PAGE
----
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Zimbabwe moves 2,500 wild animals due to climate change

HARARE, Zimbabwe — A helicopter herds thousands of impalas into an enclosure. A crane lifts sedated elephants upside down into trailers. Hordes of rangers herd other animals into metal cages, and a convoy of trucks begins a journey of some 700 kilometers (435 miles) to deliver the animals to their new home.

Zimbabwe has begun moving more than 2,500 wild animals from one reserve in the south to another in the country’s north to rescue them from drought, as the ravages of climate change replace poaching as the biggest threat to wildlife.

Some 400 elephants, 2,000 impalas, 70 giraffes, 50 buffalo, 50 wildebeest, 50 zebras, 50 antelope, 10 lions and a pack of 10 wild dogs are among the animals to be moved from Zimbabwe’s Save Valley Conservancy to three areas of conservation in the north: Sapi, Matusadonha and Chizarira, in one of the largest capture and translocation exercises of live animals in southern Africa.

The “Rewild Zambezi Project,” as the operation is called, is moving the animals to an area in the Zambezi River valley to rebuild wildlife populations there.

It is the first time in 60 years that Zimbabwe has embarked on such a massive internal movement of wildlife. Between 1958 and 1964, when the country was Rhodesia ruled by a white minority, more than 5,000 animals were moved in what was called “Operation Noah”. That operation rescued wildlife from rising waters caused by the construction of a massive hydroelectric dam on the Zambezi River that created one of the world’s largest man-made lakes, Lake Kariba.

This time it is the lack of water that has made it necessary to move the wildlife, as their habitat has dried up from prolonged drought, said Tinashe Farawo, spokesman for the Zimbabwe National Parks and Wildlife Management Authority.

The parks agency issued permits to allow the animals to be moved to prevent “a disaster from happening,” Farawo said.

“We are doing this to relieve pressure. For years we have been fighting poaching and just as we are winning that war, climate change has become the biggest threat to our wildlife,” Farawo told The Associated Press.

“Many of our parks are becoming overcrowded and there is little water or food. The animals end up destroying their own habitat, becoming a danger to themselves and invading neighboring human settlements in search of food, leading to incessant conflict,” he said.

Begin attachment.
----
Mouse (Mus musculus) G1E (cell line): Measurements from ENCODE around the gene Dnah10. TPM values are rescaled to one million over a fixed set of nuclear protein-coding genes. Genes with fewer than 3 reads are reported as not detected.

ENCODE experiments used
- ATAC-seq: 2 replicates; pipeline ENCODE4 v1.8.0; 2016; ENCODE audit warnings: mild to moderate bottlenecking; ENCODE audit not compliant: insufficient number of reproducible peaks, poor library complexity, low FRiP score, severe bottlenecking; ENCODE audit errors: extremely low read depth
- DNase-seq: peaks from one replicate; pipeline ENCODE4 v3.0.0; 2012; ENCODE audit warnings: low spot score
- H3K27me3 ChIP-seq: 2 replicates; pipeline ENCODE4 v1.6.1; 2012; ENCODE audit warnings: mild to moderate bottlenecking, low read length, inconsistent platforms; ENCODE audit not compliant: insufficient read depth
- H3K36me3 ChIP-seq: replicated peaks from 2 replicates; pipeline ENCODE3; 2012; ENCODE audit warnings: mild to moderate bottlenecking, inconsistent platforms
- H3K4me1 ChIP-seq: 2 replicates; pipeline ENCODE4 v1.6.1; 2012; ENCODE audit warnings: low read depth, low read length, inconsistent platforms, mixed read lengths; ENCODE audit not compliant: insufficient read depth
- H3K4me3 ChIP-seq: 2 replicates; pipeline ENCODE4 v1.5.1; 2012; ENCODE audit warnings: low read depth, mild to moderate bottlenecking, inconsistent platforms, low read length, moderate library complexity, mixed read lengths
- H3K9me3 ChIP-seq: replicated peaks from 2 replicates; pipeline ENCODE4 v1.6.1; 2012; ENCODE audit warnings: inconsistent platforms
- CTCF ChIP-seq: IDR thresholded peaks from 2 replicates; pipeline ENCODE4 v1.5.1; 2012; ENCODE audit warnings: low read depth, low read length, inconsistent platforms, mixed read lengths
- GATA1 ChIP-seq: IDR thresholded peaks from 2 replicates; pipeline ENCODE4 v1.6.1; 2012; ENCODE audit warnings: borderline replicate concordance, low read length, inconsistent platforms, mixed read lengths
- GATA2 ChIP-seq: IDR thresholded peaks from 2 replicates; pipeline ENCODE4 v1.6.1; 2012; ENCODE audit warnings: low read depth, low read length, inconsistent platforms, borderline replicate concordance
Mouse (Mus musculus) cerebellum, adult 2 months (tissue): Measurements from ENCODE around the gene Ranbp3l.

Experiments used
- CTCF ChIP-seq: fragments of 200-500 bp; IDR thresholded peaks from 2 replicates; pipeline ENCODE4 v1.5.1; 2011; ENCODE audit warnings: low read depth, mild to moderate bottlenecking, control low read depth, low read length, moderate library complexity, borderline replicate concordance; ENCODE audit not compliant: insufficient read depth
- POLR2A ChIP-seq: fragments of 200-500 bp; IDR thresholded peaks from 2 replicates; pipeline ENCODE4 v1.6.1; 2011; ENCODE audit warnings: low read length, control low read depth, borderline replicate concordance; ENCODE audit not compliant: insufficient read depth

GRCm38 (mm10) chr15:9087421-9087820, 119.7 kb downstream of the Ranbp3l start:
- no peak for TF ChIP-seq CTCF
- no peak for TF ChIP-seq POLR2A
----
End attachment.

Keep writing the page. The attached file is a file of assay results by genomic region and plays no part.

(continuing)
One option would be culling to reduce the number of wildlife, but conservation groups say such killings are cruel. Zimbabwe carried out the last culling in 1987, Farawo said.

The effects of climate change on wildlife are not limited to Zimbabwe. Throughout Africa, national parks that are home to countless species of wildlife, such as lions, elephants and buffalo. are increasingly threatened by below-average rainfall and new infrastructure projects. Authorities and experts say the drought has seriously threatened species such as rhinos, giraffes and antelopes by reducing the amount of food available.

For example, a recent study in South Africa’s Kruger National Park linked extreme weather events to the loss of plants and animals, unable to cope with drastic conditions, and lack of water due to longer dry spells and higher temperatures. .

The massive movement is supported by the Great Plains Foundation, a nonprofit organization that works “to conserve and expand natural habitats in Africa through innovative conservation initiatives,” according to its website. The organization is working with the Zimbabwe National Parks and Wildlife Management Authority, local experts, the Center for Environmental Forensic Sciences at the University of Washington-Seattle and the Department of Zoology at the University of Oxford, according to the website.

One of the new homes for animals relocated to Zimbabwe is the Sapi Reserve. The 280,000-acre privately owned concession is located to the east of the UNESCO World Heritage-listed Mana Pools National Park, known for its splendid location along the Zambezi River, which forms the border between Zimbabwe and Zambia.

Sapi “is the perfect solution for many reasons,” Great Plains CEO Dereck Joubert said on the foundation’s website.

“This reserve forms the middle Zambezi biosphere, totaling 1.6 million acres,” Joubert wrote. “From the 1950s until we took over in 2017, decades of hunting had decimated wildlife populations in the Sapi Reserve. We are rebuilding and restoring the wilderness to what it once was.”

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